STORY … ‘shape-shifting’ the retail space?


Huffington Post

STORY Huffington Post

You’ve probably never heard of STORY, but it may represent the most intriguing story in retailing today!


STORY is the nascent idea that may well effectively ‘shape-shift’ the retail space.


1st, read the NYT article by clicking on the link.

2nd, go to the STORY web site by clicking on the link.

3rd, Read my story about STORY.

Today, Ad headlines scream – 10, 20, 30,40, 70% discounts. Half-off everything! BOGO, Free financing for a year! Guaranteed lowest prices! Ultimately, the last headline reads … Going Out Of Business Sale!

Today, every business competing for the future is claiming to be customer-centric, customer-focused, customer-yadda-yadda-yadda. Yet, retailing today remains a sea of sameness. Same Product. Same Presentation. Same Price, Same Services. Today, in business vertical after business vertical, the historic market strategy of relying on price competition as the differentiator can no longer sustain growth and profitability.

Retailing today is –  in a word – Commoditized. The Internet, as used by most businesses creates commoditization for both goods and services on an unprecedented scale. It eliminates much of the human element in traditional buying and selling. Friction free input / search enables the instant comparisons of goods and  prices – saving consumers both time and money. The Internet has turned most transactions for goods and services into a virtual commodity pit.

So what’s new? That’s the STORY story!

STORY defines itself as, “A retail space that has the point of view of a magazine, changes like a gallery and sells things like a store.” Yet that appears to be too simple a definition.

What if we begin to think of retailing as a story – an experience? The store is a stage.  A retailer stages an experience when they engage customers in a memorable way. The retailer creates a story and ultimately an experience around that story. If that experience leaves an indelible impression, that experience becomes a valuable distinction. [Go back to the STORY web page and take a good look at its construction and content.]

STORY  creates a fusion, a synthesis, an integration of physical goods, services and space and then combines it with visual and story content. STORY is transformed into something that transcends the inherently ignorable – the commodity retailer. Every six to eight weeks STORY changes. The physical retail space, racks, shelving display, signage, merchandise, services, staged events and Internet story content all – change.

STORY knows that an experience theme must always drive all the elements of merchandise, services and staged events toward a unified story line that wholly captivates the customers. The essence of the theme must fit the character of the enterprise, be authentic and resonate. Impressions must be harmonized with positive cues. Customers ultimately purchase goods and services as tangible artifacts of  real or imagined experiences.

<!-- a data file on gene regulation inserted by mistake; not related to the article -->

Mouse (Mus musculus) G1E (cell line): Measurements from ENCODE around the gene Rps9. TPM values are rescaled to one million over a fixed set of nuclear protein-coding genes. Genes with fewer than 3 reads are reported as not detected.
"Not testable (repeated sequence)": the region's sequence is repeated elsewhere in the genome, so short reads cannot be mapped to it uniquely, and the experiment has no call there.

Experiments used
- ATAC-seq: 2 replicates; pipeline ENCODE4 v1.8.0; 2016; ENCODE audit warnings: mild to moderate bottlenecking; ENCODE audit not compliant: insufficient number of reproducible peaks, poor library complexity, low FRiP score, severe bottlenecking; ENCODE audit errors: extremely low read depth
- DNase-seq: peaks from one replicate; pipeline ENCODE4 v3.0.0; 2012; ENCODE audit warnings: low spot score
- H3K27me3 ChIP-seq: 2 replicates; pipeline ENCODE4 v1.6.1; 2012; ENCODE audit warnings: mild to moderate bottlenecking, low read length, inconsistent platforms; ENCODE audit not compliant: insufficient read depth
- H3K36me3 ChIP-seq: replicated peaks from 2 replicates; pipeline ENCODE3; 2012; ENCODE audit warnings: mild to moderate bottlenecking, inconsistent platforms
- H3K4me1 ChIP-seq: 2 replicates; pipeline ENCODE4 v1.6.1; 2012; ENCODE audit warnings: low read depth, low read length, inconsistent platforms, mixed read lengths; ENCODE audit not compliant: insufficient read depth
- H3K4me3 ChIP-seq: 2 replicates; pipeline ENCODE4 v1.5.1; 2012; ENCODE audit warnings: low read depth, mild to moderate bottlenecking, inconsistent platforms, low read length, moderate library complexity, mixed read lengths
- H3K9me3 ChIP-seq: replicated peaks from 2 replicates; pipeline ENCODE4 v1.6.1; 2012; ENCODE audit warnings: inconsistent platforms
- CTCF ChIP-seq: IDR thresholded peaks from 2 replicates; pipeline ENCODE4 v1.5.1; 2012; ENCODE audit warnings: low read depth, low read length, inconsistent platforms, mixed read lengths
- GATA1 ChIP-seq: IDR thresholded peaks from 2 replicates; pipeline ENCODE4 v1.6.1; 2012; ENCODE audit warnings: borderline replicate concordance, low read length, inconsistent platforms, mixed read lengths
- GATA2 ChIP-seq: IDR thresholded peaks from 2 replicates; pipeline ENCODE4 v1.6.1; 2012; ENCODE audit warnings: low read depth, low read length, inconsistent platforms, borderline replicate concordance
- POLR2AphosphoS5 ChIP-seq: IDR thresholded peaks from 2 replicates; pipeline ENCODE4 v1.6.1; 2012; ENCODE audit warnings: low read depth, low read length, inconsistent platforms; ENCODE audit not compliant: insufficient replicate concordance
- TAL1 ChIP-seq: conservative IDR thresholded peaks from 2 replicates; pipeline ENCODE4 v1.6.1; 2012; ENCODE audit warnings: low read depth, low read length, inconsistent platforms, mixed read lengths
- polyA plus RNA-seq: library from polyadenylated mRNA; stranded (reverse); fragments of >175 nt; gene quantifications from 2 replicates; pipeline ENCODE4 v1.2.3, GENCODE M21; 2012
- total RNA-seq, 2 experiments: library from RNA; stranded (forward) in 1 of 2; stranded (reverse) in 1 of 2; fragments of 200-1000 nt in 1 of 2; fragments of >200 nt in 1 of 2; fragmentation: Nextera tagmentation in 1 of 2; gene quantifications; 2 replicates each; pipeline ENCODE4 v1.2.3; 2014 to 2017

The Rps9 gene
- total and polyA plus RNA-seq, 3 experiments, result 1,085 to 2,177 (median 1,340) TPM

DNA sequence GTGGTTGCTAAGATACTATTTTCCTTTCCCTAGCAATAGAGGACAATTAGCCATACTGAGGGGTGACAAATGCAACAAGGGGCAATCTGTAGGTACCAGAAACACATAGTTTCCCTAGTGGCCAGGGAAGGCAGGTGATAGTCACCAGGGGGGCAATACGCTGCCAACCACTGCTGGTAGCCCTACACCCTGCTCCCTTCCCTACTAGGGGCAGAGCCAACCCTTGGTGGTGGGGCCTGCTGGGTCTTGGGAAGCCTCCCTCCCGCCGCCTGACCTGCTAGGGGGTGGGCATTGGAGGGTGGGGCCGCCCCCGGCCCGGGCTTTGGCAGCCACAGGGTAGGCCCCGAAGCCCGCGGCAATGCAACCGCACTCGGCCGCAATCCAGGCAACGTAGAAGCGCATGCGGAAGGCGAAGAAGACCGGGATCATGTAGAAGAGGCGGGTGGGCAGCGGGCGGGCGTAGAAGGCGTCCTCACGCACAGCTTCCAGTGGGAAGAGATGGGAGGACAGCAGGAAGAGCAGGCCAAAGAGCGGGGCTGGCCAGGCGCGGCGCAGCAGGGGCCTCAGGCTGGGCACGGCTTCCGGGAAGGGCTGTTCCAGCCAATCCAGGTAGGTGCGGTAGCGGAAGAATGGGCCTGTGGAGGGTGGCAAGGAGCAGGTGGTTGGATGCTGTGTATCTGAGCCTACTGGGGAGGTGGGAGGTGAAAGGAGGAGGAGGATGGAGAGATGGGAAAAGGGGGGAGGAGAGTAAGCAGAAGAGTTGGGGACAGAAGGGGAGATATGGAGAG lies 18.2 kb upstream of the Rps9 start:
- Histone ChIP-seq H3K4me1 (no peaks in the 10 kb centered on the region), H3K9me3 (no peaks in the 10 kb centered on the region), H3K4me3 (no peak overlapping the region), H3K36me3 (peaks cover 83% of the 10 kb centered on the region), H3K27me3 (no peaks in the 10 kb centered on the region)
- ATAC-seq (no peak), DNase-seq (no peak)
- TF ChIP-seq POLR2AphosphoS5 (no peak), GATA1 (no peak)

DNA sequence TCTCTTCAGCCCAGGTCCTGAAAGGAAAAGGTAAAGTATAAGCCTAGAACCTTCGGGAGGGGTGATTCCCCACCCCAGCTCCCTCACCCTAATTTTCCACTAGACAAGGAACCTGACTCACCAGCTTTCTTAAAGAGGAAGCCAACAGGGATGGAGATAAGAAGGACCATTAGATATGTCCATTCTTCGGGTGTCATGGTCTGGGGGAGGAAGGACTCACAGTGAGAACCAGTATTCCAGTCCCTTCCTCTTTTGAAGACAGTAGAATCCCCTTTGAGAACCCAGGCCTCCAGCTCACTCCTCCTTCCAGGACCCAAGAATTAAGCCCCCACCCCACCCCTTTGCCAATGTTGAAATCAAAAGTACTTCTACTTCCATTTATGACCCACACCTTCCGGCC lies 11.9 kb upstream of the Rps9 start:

The brick and mortar location of STORY is in New York City, on 10th Avenue. Across the Hudson River from Hoboken and Weehawken. Not far East from Pier 57.   STORY, however, is really located at the intersection of the realms of the Real, brick and mortar location, and the Virtual, Internet location.

To paraphrase Brenda Laurel and Alan Kay, the Internet is an experience theater. Think of it as a representation machine. The Internet experience is about creating both real and imaginary worlds that have a special relationship to reality – worlds in which we can extend, amplify and enrich our own capacities to think, feel and act.  The Internet is a medium that can essentially simulate the details of any other medium, including media that cannot exist physically. The Internet is the first metamedium. It has degrees of freedom for representation and expression never before encountered and as of yet barely investigated.

Importantly, the Internet is infinitely addressable and configurable. Big data or mega data allows us to move from mass marketing to marketing one-to-one. We can create a multi-dimensional dialogue and experience between the customer and the retailer or brand. Sophisticated metrics can measure the efficacy of the effort and strategies and tactics can easily be altered. Customers become influencers that share their experiences exponentially throughout the global Internet community.

What we know, in conclusion,  is that designing for the average is the root cause for commoditization and customer dissatisfaction. Creating customer specific experiences is now within the realm of possibility and probability.

STORY is about chasing the customer not the competition. STORY is creating an experiential brand and that’s why STORY may represent the most intriguing story in retailing today.



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